Sunday, December 21, 2008
(Disclaimer: most of these links came via Editorial Ass or The Swivet. Just givin' props here.)
There's been lots of doom-n-gloom in the publishing world lately. Lay-offs (Merry Christmas!), less books being published, random panic attacks at what might happen with scary technology and e-books...
But no worries. For serious, people, we live in an intellectual society whose history and thriving future depend upon the written word. Books are not going away. If anything, the advent of Harry Potter and sparklevires from Twilight shows an increase in popular fiction and an increase in young readers--and the more young readers reading, the better chances we have of getting paid for our scratches on paper.
Here's my (entirely un-authoritative) take on it all:
- Doom: E-books will take over the world and destroy publishing! Reality: Good. It's about damn time.
- Kindle looks awesome. I want one. I want a second generation one, and I want to carry it around with me and open it up randomly and hope people comment on it so that I can snobbily say, "Oh, this? This is an e-reader. There are books in here. I carry my library with me like a snail carries his home. Why, yes, I am that intellectual."
- Here's the thing: we are moving into a technological era. This is a good thing. It is good that books and the publishing world is keeping up with. And, unlike the music industry that totally screwed up file sharing, we're at the ground level with ebooks and are developing e-readers (such as Kindle) that are efficiently designed for our needs and developing the methods in which books are shared electronically. In other words, books aren't getting blindsided like the music industry was with the introduction of mp3 players. We're at the ground level and in a unique opportunity to make e-books popular and viable new outlets for writing.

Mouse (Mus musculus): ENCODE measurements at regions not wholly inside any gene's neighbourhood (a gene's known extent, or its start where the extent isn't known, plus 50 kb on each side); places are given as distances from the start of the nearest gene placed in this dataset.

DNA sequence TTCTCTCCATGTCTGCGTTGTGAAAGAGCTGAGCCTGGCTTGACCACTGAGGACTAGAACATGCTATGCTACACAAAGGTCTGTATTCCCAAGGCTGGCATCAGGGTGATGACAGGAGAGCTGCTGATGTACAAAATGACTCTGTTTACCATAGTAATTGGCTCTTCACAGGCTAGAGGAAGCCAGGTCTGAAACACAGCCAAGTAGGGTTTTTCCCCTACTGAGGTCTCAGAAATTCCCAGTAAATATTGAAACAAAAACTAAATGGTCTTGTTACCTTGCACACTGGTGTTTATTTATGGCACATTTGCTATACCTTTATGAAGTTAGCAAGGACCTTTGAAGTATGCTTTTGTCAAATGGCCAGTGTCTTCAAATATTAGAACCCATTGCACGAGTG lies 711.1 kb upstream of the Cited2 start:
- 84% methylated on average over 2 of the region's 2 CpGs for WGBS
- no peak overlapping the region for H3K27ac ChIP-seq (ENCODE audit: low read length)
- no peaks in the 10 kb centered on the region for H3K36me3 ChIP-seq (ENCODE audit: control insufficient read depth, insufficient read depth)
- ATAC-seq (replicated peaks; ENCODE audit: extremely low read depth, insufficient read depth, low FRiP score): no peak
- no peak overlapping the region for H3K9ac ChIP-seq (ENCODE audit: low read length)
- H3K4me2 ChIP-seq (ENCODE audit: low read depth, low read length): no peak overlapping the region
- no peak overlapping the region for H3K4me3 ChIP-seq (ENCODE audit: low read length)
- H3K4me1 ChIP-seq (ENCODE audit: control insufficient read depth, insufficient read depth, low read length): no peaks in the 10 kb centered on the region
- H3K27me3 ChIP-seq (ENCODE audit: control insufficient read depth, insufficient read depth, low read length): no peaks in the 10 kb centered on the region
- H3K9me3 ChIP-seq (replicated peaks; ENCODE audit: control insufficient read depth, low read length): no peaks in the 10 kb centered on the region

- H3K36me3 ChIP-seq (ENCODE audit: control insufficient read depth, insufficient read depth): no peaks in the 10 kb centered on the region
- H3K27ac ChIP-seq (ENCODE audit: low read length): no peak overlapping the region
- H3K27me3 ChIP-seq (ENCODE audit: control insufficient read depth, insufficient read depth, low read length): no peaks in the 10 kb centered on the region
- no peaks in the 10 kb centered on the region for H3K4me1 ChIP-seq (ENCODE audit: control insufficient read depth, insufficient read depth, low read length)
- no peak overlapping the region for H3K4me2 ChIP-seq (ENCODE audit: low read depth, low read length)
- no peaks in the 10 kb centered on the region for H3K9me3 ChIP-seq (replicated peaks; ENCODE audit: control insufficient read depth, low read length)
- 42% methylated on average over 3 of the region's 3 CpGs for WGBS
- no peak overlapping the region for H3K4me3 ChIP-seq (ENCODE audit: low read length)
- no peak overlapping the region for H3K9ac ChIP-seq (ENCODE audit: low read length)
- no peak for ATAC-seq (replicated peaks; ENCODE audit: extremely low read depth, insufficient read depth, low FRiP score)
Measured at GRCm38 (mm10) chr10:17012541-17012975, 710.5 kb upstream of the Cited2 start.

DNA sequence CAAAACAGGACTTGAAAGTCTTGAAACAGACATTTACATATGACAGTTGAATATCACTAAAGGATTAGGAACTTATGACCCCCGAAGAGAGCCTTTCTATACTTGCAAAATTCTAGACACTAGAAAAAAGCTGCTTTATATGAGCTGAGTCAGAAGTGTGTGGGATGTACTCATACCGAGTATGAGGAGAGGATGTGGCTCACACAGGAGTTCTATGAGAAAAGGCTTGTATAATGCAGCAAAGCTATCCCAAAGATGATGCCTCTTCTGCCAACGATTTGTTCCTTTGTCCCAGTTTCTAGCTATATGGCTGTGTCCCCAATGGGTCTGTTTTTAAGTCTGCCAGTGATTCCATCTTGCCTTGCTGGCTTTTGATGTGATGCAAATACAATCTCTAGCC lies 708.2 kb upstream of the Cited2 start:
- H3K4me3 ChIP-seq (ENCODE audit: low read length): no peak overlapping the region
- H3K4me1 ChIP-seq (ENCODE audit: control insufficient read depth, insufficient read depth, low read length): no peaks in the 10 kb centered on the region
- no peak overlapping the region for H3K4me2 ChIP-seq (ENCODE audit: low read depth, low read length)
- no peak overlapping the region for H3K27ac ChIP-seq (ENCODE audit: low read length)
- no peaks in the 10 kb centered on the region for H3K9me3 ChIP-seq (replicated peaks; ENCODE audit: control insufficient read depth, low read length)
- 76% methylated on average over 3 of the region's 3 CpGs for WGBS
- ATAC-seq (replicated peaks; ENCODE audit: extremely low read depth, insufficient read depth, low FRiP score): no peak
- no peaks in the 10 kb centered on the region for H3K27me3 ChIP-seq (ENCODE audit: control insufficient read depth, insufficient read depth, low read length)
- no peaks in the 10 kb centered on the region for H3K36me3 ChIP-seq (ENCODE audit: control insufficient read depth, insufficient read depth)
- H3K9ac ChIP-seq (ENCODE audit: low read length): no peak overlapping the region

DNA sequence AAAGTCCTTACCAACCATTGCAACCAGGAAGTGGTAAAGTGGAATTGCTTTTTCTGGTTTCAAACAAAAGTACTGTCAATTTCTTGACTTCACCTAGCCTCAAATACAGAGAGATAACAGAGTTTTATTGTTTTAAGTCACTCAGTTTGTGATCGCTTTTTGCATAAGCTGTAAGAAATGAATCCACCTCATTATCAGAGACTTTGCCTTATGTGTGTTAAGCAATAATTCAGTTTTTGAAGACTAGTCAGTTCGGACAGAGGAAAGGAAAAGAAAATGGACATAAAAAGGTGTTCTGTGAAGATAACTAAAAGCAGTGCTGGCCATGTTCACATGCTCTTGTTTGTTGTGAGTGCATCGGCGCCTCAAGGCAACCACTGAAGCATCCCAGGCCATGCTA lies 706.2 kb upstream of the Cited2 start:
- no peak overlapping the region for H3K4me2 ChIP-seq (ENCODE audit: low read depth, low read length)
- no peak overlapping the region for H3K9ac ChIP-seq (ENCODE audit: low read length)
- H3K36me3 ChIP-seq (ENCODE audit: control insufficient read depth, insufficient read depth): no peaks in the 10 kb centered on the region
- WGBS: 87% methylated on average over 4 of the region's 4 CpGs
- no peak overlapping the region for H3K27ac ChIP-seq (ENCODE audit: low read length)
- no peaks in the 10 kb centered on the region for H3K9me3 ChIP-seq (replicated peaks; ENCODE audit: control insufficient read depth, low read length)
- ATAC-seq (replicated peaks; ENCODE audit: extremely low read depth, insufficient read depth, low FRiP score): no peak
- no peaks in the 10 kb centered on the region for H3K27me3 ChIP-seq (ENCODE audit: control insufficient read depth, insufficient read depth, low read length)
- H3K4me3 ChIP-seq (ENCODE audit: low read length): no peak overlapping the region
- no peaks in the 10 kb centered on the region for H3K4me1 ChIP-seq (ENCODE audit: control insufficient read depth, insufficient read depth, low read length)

- E-books are another form of publishing. More e-books = more of your written work out there = wider exposure = wider audience = more people read your books = you sell more books.
- Possible doom of the future: DRM and unfair prices on e-books (both of which will develop literary piracy).
- Doom: The publishing houses are closing/laying off/losing business/will DIE! Reality: Good. It's about damn time.
- Here's the thing. The way publishing works now doesn't work. The fact that a bookseller can return an author's book with no repercussions at all means that they can order as many books as they want, then get their money back on what doesn't sell, then throw away the left-overs. Which is a waste of money for the publishers in both production and shipping. And when the publisher makes less money, the author makes less money. It's a never-ending cycle of wasted resources, or, as Richard Curtis put it: "...the consignment system of selling books is bleeding the publishing industry to death. Try as they might, the smartest people in our field have failed to find a way to make money under an arrangement that makes books returnable to publishers."
- Editorial Ass has blogged many times about this topic, and it makes sense. As long as the book stores, publishers and authors are ultimately working against each other, each looking out only for their own profit, we will continue to have crashes like the one we had in October. But because of these continuing crashes, the publishing industry will change--for the better, in ways that are more profitable for all involved. In fact...
- ...it's already begun. HarperStudio will sell books to Borders on a non-returnable basis. This means that the HS books that Borders buys, the store cannot return to the publisher. Which means that the store won't buy more stock than it can sell just because it can. Which means that stock won't be returned to HS when it isn't sold, which means less shipping costs and less waste in destroying the unsold books. Which does mean that Borders may end up with some unsold books...which will then be sold at a clearance price--and while that means the book is cheaper and profits the bookstore less, it also means the book is sold and might develop a larger audience and fan base (and more future customers). Everyone wins